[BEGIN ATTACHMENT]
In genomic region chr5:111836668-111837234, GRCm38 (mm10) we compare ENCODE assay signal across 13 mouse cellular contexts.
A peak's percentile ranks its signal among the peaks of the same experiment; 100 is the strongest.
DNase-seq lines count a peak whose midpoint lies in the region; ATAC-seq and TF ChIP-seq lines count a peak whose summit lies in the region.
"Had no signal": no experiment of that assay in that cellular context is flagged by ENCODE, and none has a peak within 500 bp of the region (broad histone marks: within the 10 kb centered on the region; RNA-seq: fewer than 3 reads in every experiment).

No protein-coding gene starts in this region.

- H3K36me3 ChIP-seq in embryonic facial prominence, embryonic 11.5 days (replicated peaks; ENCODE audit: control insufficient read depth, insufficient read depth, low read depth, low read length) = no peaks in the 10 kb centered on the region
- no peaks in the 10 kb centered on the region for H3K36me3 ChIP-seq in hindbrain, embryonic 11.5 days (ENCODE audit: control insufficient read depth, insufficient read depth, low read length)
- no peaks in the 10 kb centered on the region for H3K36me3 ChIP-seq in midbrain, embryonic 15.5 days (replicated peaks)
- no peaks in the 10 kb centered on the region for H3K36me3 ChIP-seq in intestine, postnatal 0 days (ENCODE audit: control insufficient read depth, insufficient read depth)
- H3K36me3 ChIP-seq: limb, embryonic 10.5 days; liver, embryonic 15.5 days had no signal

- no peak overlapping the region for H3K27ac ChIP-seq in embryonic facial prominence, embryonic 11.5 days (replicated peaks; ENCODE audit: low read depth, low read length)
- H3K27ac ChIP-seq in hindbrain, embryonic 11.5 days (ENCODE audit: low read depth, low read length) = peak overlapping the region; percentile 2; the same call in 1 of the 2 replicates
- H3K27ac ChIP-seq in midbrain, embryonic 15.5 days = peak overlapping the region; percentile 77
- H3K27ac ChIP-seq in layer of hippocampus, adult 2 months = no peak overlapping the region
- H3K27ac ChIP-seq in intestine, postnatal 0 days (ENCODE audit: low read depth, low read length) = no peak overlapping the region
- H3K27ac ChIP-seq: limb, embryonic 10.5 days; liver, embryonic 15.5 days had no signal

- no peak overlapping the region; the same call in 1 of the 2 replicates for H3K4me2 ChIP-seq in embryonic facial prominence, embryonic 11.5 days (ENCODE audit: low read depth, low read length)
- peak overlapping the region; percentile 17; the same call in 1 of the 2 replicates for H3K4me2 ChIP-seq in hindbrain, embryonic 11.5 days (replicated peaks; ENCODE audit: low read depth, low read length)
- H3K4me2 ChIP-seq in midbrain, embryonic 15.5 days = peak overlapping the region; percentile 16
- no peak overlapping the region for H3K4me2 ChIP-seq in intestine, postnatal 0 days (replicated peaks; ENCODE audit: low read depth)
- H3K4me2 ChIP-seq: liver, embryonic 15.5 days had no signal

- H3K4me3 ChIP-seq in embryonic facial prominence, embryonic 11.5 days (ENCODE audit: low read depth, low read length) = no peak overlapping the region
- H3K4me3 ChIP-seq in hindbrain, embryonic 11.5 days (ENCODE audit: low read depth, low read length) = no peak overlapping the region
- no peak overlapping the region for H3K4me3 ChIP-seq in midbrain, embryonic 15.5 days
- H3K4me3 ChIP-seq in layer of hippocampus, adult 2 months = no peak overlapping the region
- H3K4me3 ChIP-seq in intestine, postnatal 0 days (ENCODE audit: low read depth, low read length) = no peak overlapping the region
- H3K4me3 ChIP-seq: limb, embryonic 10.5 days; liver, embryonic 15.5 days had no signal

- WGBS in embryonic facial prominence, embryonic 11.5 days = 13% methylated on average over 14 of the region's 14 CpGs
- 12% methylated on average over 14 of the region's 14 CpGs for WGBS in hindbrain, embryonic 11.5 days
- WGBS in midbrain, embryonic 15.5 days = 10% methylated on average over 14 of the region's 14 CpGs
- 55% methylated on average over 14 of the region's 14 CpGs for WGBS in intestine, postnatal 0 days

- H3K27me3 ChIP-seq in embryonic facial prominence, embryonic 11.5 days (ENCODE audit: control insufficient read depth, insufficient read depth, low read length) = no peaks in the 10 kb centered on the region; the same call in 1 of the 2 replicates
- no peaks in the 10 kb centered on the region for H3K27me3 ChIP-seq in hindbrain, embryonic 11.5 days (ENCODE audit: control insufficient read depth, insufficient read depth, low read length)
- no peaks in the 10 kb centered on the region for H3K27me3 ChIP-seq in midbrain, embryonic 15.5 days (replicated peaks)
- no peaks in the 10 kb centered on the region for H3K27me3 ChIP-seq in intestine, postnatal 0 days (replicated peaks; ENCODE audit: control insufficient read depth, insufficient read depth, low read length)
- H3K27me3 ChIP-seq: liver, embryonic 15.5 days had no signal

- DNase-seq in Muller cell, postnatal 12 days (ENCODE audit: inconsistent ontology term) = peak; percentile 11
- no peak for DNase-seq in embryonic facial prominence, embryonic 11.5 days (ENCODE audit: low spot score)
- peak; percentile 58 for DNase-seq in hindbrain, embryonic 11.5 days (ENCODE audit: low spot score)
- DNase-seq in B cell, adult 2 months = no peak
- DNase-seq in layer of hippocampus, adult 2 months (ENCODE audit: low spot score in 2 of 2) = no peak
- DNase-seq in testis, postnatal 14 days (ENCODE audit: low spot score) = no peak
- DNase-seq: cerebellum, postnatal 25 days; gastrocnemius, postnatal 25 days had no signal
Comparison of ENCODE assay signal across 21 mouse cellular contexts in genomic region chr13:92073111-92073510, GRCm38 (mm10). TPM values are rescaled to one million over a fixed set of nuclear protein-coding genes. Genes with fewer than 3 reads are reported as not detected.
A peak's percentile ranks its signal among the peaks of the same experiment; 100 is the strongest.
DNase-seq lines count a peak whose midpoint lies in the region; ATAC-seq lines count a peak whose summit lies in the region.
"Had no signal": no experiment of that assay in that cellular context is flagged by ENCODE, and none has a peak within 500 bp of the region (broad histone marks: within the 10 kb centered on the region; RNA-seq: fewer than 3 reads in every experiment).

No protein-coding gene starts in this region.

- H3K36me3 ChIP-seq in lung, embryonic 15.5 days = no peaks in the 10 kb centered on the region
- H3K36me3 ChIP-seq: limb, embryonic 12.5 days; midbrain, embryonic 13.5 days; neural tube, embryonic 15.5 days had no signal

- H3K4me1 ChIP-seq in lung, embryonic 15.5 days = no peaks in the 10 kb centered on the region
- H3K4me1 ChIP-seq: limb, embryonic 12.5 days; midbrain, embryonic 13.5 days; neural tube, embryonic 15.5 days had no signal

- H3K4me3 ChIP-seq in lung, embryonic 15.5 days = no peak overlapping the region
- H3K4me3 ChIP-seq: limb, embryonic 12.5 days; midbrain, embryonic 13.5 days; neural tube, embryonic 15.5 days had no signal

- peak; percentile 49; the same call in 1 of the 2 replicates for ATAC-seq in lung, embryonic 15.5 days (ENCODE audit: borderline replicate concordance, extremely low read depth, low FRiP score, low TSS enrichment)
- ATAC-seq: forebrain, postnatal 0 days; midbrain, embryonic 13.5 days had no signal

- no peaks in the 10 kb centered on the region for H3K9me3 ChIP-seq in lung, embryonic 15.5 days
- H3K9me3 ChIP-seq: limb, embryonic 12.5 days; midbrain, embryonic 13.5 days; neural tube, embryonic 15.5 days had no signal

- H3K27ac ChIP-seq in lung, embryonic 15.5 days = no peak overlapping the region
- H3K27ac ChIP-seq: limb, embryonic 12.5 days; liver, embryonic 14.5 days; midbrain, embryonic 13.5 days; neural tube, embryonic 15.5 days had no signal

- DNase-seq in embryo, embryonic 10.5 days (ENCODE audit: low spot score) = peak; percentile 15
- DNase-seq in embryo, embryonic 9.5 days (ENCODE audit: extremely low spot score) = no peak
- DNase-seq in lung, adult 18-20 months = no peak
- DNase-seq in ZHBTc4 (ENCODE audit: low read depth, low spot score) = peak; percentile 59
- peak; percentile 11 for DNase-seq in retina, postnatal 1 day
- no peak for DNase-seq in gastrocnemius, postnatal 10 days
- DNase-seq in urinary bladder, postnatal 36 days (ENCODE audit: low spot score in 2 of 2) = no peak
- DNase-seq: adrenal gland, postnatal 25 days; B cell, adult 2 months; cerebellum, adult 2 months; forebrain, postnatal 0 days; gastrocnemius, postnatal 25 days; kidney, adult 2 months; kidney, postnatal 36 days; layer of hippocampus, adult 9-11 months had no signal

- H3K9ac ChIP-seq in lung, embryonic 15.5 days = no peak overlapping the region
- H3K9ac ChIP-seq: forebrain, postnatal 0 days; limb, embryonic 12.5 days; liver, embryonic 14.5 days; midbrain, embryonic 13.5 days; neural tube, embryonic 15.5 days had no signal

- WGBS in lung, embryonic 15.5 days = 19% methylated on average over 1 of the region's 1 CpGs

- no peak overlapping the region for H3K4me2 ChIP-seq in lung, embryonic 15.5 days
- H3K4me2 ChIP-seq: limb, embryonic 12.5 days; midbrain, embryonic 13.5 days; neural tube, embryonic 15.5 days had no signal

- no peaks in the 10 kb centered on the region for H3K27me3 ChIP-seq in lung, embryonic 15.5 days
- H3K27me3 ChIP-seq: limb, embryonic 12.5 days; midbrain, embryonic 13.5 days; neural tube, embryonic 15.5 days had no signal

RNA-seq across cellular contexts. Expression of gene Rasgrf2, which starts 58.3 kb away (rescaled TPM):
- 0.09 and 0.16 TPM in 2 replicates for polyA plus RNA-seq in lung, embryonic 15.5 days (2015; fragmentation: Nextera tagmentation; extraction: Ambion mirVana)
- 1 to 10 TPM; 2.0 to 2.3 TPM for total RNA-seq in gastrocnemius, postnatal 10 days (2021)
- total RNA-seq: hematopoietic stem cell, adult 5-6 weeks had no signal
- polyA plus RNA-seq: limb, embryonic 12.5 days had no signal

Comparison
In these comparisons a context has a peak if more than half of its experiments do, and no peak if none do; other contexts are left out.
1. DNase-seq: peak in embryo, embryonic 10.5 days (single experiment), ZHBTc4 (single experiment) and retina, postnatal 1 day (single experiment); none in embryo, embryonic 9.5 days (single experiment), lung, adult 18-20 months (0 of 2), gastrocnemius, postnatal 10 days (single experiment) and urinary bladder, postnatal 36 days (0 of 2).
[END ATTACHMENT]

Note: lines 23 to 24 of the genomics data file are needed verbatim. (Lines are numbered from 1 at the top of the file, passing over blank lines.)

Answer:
- H3K4me3 ChIP-seq in hindbrain, embryonic 11.5 days (ENCODE audit: low read depth, low read length) = no peak overlapping the region
- no peak overlapping the region for H3K4me3 ChIP-seq in midbrain, embryonic 15.5 days